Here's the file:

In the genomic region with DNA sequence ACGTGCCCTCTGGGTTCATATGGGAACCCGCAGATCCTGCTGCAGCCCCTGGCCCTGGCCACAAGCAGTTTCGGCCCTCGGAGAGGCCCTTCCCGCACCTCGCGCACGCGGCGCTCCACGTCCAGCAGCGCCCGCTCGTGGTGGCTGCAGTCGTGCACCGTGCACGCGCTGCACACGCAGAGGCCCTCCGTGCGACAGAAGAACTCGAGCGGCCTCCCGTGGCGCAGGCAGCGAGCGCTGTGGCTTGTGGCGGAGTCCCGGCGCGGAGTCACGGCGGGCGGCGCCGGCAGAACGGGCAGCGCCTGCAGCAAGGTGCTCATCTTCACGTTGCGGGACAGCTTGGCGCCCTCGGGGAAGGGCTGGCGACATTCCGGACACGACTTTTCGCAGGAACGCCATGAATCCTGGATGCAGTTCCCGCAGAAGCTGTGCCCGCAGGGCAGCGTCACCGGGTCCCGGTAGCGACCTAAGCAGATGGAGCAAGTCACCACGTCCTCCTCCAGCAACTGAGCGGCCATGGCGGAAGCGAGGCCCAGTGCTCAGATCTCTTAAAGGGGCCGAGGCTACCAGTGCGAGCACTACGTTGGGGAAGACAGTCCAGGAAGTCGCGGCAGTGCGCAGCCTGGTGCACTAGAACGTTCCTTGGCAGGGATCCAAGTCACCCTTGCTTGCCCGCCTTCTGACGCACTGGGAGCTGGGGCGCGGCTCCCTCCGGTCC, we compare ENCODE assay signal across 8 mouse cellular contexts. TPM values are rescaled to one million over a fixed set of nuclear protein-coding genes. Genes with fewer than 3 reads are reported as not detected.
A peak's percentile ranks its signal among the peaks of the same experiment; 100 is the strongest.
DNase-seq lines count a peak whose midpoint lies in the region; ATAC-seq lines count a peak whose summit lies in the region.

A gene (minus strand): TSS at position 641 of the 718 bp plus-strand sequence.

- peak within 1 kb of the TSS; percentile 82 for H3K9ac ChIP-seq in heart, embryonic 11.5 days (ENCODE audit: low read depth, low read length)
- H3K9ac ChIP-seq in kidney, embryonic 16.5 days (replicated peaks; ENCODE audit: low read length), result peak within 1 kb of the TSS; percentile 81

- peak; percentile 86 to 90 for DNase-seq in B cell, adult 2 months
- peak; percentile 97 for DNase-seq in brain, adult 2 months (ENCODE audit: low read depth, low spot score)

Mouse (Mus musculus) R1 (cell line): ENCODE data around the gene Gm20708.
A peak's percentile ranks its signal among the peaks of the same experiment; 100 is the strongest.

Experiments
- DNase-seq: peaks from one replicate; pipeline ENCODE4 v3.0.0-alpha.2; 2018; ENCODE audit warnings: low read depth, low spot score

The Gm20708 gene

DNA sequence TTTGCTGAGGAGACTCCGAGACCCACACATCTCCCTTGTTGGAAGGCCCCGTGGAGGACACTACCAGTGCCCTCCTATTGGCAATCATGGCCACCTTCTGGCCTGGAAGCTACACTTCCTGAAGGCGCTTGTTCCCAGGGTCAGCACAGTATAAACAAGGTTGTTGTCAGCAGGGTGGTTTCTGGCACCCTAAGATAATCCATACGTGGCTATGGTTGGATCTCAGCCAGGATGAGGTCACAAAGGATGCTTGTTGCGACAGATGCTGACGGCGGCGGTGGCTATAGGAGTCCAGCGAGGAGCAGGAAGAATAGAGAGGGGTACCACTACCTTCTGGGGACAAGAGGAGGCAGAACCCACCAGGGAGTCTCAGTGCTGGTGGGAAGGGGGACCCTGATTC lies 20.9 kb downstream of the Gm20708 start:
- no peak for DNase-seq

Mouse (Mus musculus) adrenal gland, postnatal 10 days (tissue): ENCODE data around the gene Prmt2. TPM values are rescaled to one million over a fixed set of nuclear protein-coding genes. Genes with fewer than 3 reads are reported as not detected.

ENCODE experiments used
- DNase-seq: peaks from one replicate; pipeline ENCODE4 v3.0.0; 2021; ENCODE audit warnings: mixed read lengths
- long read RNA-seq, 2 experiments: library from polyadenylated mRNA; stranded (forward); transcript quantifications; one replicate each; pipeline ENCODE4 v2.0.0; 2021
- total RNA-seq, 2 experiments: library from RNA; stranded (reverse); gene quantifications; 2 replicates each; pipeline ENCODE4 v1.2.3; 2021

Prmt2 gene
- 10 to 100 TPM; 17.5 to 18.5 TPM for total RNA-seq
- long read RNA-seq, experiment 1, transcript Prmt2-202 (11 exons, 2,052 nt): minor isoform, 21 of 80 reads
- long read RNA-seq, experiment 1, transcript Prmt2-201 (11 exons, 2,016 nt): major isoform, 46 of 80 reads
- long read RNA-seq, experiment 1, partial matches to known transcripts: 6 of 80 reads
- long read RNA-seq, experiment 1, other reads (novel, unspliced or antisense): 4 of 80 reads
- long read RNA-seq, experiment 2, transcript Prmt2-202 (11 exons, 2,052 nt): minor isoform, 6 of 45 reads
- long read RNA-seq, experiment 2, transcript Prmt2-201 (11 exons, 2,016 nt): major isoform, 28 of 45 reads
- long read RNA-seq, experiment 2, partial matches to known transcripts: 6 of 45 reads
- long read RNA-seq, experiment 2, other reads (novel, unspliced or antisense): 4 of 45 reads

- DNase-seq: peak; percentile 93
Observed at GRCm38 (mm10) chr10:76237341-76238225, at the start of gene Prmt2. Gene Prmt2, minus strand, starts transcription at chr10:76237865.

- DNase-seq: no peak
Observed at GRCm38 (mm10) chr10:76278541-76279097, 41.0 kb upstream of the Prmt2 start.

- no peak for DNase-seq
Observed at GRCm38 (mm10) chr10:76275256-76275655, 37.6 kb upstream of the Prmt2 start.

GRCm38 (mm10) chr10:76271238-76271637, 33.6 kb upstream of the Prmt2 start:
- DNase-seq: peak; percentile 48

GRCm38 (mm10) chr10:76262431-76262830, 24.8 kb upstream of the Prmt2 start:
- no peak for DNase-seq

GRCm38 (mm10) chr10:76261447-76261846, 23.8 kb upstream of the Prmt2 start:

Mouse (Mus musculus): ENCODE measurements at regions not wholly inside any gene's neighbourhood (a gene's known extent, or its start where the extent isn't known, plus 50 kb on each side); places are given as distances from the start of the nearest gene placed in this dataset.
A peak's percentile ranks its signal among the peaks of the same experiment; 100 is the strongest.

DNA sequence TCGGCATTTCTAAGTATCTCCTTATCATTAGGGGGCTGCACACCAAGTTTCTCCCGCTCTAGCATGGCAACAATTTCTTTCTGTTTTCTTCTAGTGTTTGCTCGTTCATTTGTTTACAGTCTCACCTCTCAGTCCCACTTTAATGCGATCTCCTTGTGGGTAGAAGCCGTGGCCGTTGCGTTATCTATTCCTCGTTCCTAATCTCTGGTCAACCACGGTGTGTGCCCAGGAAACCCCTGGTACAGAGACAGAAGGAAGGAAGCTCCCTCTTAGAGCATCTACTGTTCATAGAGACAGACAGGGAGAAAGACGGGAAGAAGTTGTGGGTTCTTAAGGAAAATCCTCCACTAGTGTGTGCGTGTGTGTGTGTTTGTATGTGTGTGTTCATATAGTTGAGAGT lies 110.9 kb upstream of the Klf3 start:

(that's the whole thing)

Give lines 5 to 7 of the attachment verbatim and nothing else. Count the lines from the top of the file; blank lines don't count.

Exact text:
- peak within 1 kb of the TSS; percentile 82 for H3K9ac ChIP-seq in heart, embryonic 11.5 days (ENCODE audit: low read depth, low read length)
- H3K9ac ChIP-seq in kidney, embryonic 16.5 days (replicated peaks; ENCODE audit: low read length), result peak within 1 kb of the TSS; percentile 81

- peak; percentile 86 to 90 for DNase-seq in B cell, adult 2 months